A US bank has said it will donate more than $8m to victims of former Chilean military ruler Augusto Pinochet's regime under a Madrid court settlement.
The bank was accused of concealing assets of Gen Pinochet
Riggs Bank will put money in a special fund to be managed by a Madrid-based charity, the Salvador Allende Foundation, which helps abused victims.
The bank had been accused of illegally concealing Gen Pinochet's assets.
More than 3,000 people were killed for political reasons under Gen Pinochet's regime, an official report says.
Last month in a US court, Riggs Bank pleaded guilty to failing to report suspicious activity relating to accounts held by Gen Pinochet and the government of Equatorial Guinea.
On that occasion, it was ordered to pay a fine of $16m.
Gen Pinochet himself has never been put on trial for human rights violations under his 1973-90 rule, despite several high-profile cases against him.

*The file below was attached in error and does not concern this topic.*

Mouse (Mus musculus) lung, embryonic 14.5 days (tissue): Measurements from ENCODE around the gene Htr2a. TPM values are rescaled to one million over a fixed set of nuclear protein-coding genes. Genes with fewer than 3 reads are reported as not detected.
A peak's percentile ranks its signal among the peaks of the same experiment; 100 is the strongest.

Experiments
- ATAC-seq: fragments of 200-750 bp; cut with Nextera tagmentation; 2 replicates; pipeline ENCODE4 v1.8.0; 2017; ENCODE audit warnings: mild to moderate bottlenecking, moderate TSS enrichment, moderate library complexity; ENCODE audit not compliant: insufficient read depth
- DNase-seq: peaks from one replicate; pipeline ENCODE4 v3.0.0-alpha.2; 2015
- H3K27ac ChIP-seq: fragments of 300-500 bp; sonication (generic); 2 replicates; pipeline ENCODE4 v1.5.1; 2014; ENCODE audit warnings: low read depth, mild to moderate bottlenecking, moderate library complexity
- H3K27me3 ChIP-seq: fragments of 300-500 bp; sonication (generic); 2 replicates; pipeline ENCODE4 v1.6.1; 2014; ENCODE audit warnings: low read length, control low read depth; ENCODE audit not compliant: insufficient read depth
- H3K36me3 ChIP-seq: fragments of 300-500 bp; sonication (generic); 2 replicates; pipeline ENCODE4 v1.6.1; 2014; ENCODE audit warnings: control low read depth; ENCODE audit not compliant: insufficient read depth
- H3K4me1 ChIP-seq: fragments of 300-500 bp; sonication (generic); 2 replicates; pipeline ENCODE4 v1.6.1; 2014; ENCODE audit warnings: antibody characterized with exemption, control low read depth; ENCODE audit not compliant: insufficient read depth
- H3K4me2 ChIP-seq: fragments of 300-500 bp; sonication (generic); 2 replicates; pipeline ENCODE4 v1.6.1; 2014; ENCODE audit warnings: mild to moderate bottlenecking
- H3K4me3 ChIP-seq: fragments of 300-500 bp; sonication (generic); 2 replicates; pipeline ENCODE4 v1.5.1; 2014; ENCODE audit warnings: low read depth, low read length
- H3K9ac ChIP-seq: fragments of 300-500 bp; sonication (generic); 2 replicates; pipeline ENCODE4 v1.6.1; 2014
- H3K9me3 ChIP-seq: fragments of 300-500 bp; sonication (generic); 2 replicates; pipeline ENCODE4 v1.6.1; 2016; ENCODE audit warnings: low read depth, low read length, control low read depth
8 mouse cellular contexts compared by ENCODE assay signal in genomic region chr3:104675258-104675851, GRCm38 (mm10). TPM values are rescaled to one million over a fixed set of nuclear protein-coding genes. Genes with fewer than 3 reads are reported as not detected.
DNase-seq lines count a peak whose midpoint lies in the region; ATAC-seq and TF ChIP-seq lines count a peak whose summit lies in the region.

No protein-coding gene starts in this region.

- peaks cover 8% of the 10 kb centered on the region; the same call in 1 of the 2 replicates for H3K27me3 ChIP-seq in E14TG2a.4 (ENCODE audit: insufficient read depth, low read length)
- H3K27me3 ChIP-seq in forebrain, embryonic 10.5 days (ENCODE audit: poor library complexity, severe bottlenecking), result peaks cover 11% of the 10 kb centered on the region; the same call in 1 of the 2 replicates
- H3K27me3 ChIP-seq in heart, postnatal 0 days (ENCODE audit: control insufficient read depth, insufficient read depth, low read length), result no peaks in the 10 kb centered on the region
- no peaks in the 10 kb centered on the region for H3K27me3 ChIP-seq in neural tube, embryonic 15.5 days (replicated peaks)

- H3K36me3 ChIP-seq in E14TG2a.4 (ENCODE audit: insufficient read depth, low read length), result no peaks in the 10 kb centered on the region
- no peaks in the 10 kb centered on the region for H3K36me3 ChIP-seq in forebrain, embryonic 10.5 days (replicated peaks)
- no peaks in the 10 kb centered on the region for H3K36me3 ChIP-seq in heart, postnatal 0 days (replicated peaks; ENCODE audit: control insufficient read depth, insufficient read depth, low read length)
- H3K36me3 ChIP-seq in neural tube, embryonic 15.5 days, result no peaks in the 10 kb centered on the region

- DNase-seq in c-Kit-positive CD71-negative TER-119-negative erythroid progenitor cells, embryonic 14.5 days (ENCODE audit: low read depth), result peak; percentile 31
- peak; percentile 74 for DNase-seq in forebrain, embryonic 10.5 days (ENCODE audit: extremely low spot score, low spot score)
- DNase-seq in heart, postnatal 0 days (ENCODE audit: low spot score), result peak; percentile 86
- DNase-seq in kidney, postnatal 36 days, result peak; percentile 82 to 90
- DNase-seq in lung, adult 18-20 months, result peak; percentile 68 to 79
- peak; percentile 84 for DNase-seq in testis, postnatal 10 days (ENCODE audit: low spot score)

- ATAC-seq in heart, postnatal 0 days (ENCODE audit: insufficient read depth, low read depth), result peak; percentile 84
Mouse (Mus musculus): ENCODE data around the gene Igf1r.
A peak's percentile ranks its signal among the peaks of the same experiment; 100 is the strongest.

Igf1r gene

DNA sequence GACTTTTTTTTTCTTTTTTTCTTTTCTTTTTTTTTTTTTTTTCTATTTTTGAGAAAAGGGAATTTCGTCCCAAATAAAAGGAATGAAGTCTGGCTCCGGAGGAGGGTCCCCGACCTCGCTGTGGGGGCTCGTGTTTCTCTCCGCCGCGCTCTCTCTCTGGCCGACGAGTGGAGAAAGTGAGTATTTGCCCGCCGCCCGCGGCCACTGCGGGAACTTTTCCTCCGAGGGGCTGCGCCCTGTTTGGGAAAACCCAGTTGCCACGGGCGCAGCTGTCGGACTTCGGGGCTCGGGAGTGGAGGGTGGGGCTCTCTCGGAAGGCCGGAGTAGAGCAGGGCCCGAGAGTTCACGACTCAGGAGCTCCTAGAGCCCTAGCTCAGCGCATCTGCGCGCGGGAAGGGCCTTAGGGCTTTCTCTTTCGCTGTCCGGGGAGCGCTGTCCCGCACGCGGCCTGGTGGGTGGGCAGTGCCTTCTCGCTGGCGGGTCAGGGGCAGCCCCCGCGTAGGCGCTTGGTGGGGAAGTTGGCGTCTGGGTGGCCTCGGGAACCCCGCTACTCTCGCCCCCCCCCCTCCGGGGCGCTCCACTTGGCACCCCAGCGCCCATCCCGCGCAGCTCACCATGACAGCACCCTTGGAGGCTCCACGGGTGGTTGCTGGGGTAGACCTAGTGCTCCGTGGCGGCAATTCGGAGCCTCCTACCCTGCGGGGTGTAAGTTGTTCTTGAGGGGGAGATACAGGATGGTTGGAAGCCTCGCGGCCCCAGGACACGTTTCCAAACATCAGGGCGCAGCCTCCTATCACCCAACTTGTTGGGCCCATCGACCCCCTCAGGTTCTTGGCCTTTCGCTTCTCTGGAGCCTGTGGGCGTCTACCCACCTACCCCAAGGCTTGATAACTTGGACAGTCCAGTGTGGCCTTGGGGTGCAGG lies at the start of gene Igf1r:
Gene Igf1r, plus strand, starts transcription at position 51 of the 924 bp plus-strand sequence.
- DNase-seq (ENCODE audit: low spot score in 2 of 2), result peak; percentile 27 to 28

He is now facing charges relating to the murder of one Chilean and the disappearance of nine others.
He is also being investigated for tax evasion, tax fraud and embezzlement of state funds.
The general's opponents rejoiced at the settlement, which was agreed in a court in the Spanish capital, Madrid.
A lawyer for the victims, Eduardo Contreras, told Reuters news agency: "This demonstrates that the horrors of the Pinochet dictatorship are not a mystery to anyone and that the whole world knows his victims deserve reparations."
Riggs spokesman Mark Hendrix said the settlement, details of which will be announced next week, was an opportunity to move on.
"This enables the institution to put the matter behind us," he told Reuters.
The settlement follows a legal complaint filed against the bank by Spanish Judge Baltasar Garzon alleging that it had illegally concealed assets.
The bank agreed to create a fund for the victims, but the charges were dropped.